world literature into Ukrainian.
a teenager, Larysa's intellectual development was further stimulated
by her maternal uncle, Mykhaylo Drahomanov, the noted scholar, historian
and publicist. He encouraged her to collect folk songs and folkloric
materials, to study history, and to peruse the Bible for its inspired
poetry and eternal themes. She was also influenced by her family's
close association with leading cultural figures, such as Mykola
Lysenko, a renowned composer, and Mykhaylo Starytsky, a well-known
dramatist and poet.
published her first collection of lyrical poetry, Na krylakh pisen'
(On Wings of Songs), in 1893, a year after her translations of Heine's
poetry, Knyha pisen' (The Book of Songs) appeared. In the Russian
Empire, Ukrainian publications were banned; therefore, both books
were published in Western Ukraine and smuggled into Kyiv.
the time that Lesya was a teenager, she often had to go abroad for
surgery and various treatment regimens, and was advised to live
in countries with a dry climate. Residing for extended periods of
time in Germany, Austria, Italy, Bulgaria, Crimea, The Caucasus,
and Egypt, she became familiar with other peoples and cultures,
and incorporated her observations and impressions into her writings.
An inveterate letter writer, she engaged in an extensive correspondence
with the Western Ukrainian author Olha Kobylianska that led to an
exchange of sketches both entitled "The Blind Man." (See
Volume III of this series.)
addition to her lyrical poetry, Ukrainka wrote epic poems, prose
dramas, prose, several articles of literary criticism, and a number
of sociopolitical essays. It was her dramatic poems, however, written
in the form of pithy, philosophical dialogues, that were to be her
greatest legacy to Ukrainian literature. Only one of Ukrainka's
dramas, Boyarynya (The Boyar's Wife) refers directly to Ukrainian
history, and another, an idealistic, symbolic play, Lisova pisnya
(Song of the Forest), uses mythological beings from Ukrainian folklore.
Her other dramatic poems issue from world history and the Bible.
With their sophisticated psychological treatment of the themes of
national freedom, dignity, and personal integrity, they are a clarion
call to people the world over to throw off the yoke of oppression.
1901, Lesya suffered a great personal loss - the death of her soul
mate, Serhiy Merzhynsky. She wrote the entire dramatic poem Oderzhyma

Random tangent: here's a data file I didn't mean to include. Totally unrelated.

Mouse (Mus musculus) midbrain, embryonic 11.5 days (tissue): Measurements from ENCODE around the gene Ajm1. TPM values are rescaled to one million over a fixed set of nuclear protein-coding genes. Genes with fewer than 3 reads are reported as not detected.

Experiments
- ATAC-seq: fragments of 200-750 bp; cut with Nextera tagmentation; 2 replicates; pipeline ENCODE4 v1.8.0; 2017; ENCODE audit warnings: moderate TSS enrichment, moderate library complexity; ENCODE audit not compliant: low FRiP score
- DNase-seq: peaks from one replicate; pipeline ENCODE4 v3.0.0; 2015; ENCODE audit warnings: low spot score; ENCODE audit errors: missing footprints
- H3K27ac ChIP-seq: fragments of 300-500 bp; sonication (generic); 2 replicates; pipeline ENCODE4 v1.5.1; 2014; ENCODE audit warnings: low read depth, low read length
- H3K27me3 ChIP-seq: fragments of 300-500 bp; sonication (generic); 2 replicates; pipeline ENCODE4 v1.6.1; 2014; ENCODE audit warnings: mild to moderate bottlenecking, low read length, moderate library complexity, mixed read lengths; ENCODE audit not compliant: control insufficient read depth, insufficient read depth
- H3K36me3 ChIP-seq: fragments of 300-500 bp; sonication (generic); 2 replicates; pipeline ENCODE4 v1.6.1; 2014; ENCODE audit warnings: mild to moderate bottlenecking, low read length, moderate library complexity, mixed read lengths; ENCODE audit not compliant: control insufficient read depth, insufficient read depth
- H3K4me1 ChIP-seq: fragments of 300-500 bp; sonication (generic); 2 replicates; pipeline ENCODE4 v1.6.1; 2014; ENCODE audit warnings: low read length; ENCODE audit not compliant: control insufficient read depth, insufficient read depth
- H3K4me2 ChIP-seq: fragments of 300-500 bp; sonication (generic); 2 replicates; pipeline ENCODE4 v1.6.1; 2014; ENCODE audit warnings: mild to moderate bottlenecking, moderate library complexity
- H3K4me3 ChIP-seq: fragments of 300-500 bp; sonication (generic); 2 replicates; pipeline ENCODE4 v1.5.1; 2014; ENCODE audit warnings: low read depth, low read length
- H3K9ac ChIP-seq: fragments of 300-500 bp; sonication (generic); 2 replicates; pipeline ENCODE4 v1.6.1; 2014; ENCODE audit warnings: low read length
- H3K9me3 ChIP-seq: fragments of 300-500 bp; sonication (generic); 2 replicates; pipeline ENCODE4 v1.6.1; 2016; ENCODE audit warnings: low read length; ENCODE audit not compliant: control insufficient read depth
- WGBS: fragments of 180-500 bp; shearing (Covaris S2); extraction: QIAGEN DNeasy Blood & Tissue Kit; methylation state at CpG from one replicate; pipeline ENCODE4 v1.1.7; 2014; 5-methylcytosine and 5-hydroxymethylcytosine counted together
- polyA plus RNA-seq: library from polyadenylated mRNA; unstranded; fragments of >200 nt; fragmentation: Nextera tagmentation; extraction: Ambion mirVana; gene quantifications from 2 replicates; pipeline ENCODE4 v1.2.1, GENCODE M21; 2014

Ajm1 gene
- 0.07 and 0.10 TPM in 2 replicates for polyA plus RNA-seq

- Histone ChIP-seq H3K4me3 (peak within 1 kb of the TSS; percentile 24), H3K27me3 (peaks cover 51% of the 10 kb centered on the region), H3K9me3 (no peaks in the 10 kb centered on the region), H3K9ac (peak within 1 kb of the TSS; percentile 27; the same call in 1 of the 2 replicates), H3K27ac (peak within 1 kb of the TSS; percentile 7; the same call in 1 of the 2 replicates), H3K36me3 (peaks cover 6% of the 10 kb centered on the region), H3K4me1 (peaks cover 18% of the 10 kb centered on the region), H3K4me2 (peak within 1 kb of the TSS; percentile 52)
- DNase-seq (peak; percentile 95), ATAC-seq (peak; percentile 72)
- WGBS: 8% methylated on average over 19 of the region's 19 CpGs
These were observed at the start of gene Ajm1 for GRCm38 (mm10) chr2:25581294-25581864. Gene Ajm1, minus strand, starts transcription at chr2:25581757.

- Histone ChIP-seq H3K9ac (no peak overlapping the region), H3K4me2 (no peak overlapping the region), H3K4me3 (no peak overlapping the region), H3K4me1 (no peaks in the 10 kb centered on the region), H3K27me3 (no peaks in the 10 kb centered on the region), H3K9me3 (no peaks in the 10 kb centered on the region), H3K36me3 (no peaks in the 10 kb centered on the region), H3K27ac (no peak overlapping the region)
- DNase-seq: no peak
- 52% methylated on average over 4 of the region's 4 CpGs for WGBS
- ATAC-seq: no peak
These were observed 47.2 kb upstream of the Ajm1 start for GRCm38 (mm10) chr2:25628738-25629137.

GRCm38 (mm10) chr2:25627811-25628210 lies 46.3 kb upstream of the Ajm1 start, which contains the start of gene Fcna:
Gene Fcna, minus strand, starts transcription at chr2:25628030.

(The Possessed) in one night at his deathbed. A few years later,
in 1907, she married a good friend of the family, Klyment Kvitka,
an ethnographer and musicologist. It was he who transcribed and
published the many Ukrainian folk songs that she had learned as
a young girl in her native province of Volyn.
many prolonged periods in her life during which she was too ill
to write, upon her death in 1913, at the relatively young age of
forty-two, Ukrainka left behind a rich and diversified literary
legacy. While it is the deep philosophical thought and the perfection
of her poetic form that have assured her a place among the luminaries
of world literature, her prose works, which she continued writing
throughout her literary career, provide a fascinating insight into
the inner life of this gifted, multifaceted writer, and reveal her
perceptions of the multi - layered society in which she lived.
Language Lanterns Publications
away, you heavy clouds of autumn!
For now springtime comes, agleam with gold!
Shall thus in grief and wailing for ill fortune
All the tale of my young years be told?
I want to smile through tears and weeping,
Sing my songs where evil holds its sway,
Hopeless, a steadfast hope forever keeping,
I want to live ! You, thoughts of grief, away!
poor, sad, fallow land, unused to tilling,
I'll sow blossoms, brilliant in hue,
I'll sow blossoms where the frost lies, chilling,*
I'll pour bitter tears on them as dew.
those burning tears shall melt, dissolving
All that mighty crust of ice away,
Maybe blossoms will come up, unfolding
Singing springtime for me, too, some day.
the flinty, steep and craggy mountain
A weighty ponderous boulder I shall raise,
And bearing this dread burden, a resounding
Song I'll sing, a song of joyous praise.
the long dark ever-viewless night time
Not one instant shall I close my eyes,
I'll seek ever for the star to guide me,
She that reigns bright mistress of dark skies.
I'll smile, indeed, through tears and weeping,
Sing my songs where evil holds its sway,
Hopeless, a steadfast hope forever keeping,
I shall live ! You thoughts of grief-away !
by Vera Rich
Line 11 is ambiguous. If " morozi " is taken to
be the prepositional case not of " moroz, " but
of " morih, " the line should be translated :"
I'll sow blossoms, on the greensward spilling, "